Next year, if you want to adorn your kolus with dolls resembling idols of goddesses, ask Gomathy Srinivasan

Navaratri 2013 has become a sweet memory for many denizens in the city. The dolls for the kolu have all been arranged in boxes and put aside for the festival next year. However 78-year-old Gomathy Srinivasan is already making plans for the Navaratri next year. She is wondering and planning what to make for the ‘bomma’ kolu, because this grand old lady makes the main figurines herself.

From a distance, the figurine she makes could easily pass off as the idol of a goddess from a famed South Indian temple. Even as one looks fascinated at the well-defined features and the immaculate pleating and draping of the garment of the doll, one is amazed to learn that this true-to-life figurine of the goddess is the result of a two-day labour of love by Gomathy Srinivasan.

For Gomathy, making these figurines of goddesses has been her way of ushering in and celebrating the Navaratri festival for the past 15 years. Her dolls have been a star attraction in the ‘bomma kolus’ not just in her house, but also at her son’s home in Dubai.

The Tamil speaking community celebrate Navaratri with ‘bomma kolus’, an aesthetic arrangement of dolls.

The amiable Gomathy’s eyes light up as she explains the doll-making process. It begins with her cutting out pieces of cloth to make the different parts of the doll, sewing, stuffing and lining them with synthetic cotton and sponge. She uses a fabric called ‘disco cloth’ that is golden in colour and has a rubbery texture. Gomathy makes different kinds of dolls. While some rest on chairs, some stand upright. Various pieces of the doll are joined using wires.

The resplendence of the dolls depends on the carefully made visage and well-chiselled features. “I had them custom-made in metal from Kumbakonam in Tamil Nadu years ago.” Six-yard or nine-yard saris are skilfully draped on to dolls. False hair or a black shawl completes the hair-do.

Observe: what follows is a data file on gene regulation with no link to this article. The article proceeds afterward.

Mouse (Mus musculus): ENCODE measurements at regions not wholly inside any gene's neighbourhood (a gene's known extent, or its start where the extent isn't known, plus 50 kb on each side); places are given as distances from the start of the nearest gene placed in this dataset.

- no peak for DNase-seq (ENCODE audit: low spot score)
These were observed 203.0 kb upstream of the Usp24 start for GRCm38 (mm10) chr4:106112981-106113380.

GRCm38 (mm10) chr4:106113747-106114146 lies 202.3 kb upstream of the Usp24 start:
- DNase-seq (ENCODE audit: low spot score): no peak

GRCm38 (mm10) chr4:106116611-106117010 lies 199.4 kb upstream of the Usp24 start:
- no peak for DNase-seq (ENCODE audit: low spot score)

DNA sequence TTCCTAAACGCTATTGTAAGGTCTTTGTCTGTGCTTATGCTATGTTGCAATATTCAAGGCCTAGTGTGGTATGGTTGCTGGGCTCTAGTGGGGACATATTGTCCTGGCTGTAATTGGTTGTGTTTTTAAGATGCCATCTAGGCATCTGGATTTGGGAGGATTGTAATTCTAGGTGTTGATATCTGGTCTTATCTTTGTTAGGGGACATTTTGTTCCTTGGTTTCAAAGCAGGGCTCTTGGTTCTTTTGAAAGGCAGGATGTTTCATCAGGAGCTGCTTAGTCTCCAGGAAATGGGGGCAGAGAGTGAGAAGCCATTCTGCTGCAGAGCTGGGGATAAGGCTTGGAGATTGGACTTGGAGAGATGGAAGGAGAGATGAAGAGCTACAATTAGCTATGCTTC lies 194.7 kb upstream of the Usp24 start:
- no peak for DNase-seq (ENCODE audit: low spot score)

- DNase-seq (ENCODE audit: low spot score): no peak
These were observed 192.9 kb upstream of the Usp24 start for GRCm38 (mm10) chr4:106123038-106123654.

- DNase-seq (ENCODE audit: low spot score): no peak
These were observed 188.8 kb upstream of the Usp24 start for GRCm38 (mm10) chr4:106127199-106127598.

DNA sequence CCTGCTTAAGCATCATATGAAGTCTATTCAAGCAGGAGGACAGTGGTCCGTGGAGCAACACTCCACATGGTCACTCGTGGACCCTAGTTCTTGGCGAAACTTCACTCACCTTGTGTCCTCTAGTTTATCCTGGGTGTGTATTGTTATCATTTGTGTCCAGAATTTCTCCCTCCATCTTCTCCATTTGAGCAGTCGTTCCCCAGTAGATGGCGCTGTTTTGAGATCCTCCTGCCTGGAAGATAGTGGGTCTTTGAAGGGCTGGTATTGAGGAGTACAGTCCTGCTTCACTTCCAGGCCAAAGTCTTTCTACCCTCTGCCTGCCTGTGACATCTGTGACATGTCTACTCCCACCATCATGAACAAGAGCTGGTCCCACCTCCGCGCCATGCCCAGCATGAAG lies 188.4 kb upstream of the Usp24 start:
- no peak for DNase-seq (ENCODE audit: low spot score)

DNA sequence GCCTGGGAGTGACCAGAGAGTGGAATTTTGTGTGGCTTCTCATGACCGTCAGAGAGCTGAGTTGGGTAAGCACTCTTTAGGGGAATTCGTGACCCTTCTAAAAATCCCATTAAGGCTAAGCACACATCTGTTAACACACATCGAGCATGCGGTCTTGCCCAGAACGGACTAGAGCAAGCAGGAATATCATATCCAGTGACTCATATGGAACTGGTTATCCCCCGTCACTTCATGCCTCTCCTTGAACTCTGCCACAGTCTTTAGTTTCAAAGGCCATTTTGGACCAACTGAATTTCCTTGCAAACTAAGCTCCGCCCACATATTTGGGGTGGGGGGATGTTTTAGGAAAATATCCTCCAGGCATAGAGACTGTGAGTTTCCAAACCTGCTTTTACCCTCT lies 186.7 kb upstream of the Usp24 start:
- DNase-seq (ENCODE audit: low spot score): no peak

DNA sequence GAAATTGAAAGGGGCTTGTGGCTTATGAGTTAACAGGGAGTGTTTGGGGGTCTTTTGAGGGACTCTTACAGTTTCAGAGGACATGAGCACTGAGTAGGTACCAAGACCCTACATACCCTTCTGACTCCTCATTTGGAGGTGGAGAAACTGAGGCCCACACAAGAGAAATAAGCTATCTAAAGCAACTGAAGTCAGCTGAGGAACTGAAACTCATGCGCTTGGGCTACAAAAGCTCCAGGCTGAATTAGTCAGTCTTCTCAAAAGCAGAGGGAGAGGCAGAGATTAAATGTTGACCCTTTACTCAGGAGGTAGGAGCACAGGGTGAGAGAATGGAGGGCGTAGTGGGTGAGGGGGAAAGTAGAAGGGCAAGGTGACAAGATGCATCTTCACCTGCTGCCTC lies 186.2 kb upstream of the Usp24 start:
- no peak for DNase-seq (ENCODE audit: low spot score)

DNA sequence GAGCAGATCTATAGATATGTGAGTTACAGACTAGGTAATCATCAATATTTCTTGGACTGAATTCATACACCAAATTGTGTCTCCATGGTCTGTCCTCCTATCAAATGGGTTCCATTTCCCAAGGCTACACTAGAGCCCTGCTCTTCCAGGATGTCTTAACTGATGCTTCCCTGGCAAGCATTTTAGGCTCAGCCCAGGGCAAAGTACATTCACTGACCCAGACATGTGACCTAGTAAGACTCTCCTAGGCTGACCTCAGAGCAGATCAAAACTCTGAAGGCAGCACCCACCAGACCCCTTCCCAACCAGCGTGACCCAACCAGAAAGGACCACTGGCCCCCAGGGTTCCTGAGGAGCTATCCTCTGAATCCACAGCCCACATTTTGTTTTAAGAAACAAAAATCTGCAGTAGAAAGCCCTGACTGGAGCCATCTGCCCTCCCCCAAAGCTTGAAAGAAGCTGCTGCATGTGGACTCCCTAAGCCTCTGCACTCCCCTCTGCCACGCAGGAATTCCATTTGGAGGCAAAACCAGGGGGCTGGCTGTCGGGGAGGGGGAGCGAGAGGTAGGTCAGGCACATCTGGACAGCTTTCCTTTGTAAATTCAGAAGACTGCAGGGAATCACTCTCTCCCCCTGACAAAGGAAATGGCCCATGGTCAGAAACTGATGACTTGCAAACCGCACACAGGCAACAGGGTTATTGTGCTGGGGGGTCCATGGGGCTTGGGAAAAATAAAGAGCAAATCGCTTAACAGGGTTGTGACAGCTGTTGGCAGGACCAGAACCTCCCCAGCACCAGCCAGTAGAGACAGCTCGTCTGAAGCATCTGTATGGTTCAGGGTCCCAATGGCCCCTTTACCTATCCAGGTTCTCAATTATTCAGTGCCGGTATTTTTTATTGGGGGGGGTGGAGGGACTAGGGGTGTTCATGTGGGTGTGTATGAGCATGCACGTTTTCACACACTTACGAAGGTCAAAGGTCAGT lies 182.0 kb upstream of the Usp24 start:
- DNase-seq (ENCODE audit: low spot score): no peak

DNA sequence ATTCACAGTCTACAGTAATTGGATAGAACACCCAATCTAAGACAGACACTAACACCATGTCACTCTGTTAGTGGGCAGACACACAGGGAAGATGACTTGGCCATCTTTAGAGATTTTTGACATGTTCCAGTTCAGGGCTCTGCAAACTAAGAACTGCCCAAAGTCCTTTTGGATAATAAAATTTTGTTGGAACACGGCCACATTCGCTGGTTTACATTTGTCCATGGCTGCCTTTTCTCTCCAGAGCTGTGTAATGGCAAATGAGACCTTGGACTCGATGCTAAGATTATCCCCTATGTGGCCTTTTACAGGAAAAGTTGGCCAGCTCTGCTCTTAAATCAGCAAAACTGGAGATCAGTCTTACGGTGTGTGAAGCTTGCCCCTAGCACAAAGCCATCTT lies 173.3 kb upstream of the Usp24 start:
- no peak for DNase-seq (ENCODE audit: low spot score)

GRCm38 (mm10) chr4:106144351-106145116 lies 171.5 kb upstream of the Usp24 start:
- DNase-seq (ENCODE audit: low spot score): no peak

The dolls are then adorned with an assortment of jewellery including a crown, neckpieces, earrings, bangles, finger rings and anklets. Colourful beads, stones, sequins, cardboard and even a used x-ray film goes into making the ornaments! Painstakingly, she has made and built up a rich collection of accessories for her dolls. “Every time I see something new, I think of how best to use it for my dolls,” she says with child-like excitement.

In spite of age-related illnesses, Gomathy still does all tasks associated with making the dolls all by herself, as also its care the rest of the year. Over the years, she has recreated some of South India’s most popular goddesses such as Kanyakumari Devi, Madurai Meenakshi, Andal and Mookambika. After the Navaratri, the dolls are carefully dismantled and stored carefully in special boxes until the next year.

On passing this art to others, she says candidly, “I don’t know how to teach anyone; I just do it on cue.” Gomathy whose tryst at making dolls began in her 60s says she feels the presence of the goddess in them. “It is a divine blessing,” she smiles.